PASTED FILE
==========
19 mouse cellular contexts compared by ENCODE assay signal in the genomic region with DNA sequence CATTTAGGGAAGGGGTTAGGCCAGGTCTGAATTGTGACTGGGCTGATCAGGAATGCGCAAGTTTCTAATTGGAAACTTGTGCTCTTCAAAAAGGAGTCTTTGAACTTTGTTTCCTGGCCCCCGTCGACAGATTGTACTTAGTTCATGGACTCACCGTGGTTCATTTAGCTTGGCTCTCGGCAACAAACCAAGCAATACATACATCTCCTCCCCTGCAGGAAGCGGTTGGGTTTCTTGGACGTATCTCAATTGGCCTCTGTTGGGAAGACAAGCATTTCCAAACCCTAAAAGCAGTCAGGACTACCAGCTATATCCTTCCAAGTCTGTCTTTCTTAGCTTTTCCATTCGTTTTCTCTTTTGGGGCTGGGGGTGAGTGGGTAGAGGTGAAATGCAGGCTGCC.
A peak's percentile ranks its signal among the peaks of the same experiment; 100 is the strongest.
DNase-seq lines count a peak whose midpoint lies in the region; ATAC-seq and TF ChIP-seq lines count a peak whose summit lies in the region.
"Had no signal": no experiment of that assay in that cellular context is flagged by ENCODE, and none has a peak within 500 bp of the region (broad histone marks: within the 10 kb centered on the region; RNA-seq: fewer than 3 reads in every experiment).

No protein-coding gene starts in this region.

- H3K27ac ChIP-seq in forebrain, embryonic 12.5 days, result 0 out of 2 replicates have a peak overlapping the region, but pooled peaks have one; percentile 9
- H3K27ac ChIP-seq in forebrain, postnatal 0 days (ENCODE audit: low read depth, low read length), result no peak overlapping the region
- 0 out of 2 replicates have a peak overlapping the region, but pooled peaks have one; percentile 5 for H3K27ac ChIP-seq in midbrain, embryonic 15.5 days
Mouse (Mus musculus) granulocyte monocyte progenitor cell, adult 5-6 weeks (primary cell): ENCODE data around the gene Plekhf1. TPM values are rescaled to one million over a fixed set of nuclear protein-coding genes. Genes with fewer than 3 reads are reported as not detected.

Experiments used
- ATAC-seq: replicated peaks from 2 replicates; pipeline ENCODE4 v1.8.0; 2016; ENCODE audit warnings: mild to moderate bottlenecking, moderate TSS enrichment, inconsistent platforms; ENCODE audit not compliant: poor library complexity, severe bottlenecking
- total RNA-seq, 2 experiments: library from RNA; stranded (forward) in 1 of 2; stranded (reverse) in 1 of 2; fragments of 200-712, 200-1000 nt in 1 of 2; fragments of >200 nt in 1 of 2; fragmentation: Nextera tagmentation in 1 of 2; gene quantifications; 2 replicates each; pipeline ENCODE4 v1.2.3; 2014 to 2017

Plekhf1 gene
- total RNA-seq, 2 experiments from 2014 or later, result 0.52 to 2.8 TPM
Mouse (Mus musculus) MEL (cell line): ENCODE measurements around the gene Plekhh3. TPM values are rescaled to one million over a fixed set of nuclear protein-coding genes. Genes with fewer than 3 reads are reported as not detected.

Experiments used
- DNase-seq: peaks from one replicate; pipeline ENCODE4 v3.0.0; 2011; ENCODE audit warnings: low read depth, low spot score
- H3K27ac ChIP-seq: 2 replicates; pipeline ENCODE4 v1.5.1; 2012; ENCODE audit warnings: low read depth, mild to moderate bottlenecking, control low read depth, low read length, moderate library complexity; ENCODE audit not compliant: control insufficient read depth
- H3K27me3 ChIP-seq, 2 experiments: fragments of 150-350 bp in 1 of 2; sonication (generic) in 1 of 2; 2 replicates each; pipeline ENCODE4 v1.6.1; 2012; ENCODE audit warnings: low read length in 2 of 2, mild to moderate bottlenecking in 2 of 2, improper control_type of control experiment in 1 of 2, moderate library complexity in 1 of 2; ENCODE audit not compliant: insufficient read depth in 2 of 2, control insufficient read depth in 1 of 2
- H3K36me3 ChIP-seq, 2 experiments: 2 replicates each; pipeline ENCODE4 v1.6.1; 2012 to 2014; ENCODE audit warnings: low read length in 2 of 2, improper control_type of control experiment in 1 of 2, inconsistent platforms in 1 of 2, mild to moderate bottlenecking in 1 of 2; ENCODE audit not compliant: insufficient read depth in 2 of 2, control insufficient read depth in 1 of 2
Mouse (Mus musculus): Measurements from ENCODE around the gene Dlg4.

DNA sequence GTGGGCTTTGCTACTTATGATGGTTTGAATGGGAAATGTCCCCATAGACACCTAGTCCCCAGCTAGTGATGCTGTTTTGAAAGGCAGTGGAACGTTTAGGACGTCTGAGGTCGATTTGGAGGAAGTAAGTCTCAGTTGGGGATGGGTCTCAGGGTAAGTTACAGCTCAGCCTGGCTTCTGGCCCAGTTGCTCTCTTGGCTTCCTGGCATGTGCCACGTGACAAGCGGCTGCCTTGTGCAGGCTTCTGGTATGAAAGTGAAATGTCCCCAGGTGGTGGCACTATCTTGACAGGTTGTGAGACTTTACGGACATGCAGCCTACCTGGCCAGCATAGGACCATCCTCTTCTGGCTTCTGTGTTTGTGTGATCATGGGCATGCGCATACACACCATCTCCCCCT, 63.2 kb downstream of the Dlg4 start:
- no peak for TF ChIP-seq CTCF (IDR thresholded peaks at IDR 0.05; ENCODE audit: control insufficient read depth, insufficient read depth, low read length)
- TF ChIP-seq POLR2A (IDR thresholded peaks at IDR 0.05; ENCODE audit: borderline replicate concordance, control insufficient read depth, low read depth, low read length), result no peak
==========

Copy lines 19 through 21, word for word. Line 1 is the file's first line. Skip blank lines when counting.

- H3K27me3 ChIP-seq, 2 experiments: fragments of 150-350 bp in 1 of 2; sonication (generic) in 1 of 2; 2 replicates each; pipeline ENCODE4 v1.6.1; 2012; ENCODE audit warnings: low read length in 2 of 2, mild to moderate bottlenecking in 2 of 2, improper control_type of control experiment in 1 of 2, moderate library complexity in 1 of 2; ENCODE audit not compliant: insufficient read depth in 2 of 2, control insufficient read depth in 1 of 2
- H3K36me3 ChIP-seq, 2 experiments: 2 replicates each; pipeline ENCODE4 v1.6.1; 2012 to 2014; ENCODE audit warnings: low read length in 2 of 2, improper control_type of control experiment in 1 of 2, inconsistent platforms in 1 of 2, mild to moderate bottlenecking in 1 of 2; ENCODE audit not compliant: insufficient read depth in 2 of 2, control insufficient read depth in 1 of 2
Mouse (Mus musculus): Measurements from ENCODE around the gene Dlg4.